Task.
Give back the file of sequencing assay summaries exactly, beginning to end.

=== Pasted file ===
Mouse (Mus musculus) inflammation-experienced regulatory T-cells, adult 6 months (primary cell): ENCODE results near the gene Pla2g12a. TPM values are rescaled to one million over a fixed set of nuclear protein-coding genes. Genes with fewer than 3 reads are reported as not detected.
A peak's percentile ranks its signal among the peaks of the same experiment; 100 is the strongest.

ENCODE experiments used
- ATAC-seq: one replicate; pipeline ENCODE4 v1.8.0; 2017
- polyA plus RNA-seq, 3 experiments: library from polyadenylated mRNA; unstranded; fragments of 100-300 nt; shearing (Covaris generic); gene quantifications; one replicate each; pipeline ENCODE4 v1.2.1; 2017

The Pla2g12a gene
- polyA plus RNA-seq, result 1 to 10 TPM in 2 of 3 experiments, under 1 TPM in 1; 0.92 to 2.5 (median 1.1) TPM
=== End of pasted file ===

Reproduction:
Mouse (Mus musculus) inflammation-experienced regulatory T-cells, adult 6 months (primary cell): ENCODE results near the gene Pla2g12a. TPM values are rescaled to one million over a fixed set of nuclear protein-coding genes. Genes with fewer than 3 reads are reported as not detected.
A peak's percentile ranks its signal among the peaks of the same experiment; 100 is the strongest.

ENCODE experiments used
- ATAC-seq: one replicate; pipeline ENCODE4 v1.8.0; 2017
- polyA plus RNA-seq, 3 experiments: library from polyadenylated mRNA; unstranded; fragments of 100-300 nt; shearing (Covaris generic); gene quantifications; one replicate each; pipeline ENCODE4 v1.2.1; 2017

The Pla2g12a gene
- polyA plus RNA-seq, result 1 to 10 TPM in 2 of 3 experiments, under 1 TPM in 1; 0.92 to 2.5 (median 1.1) TPM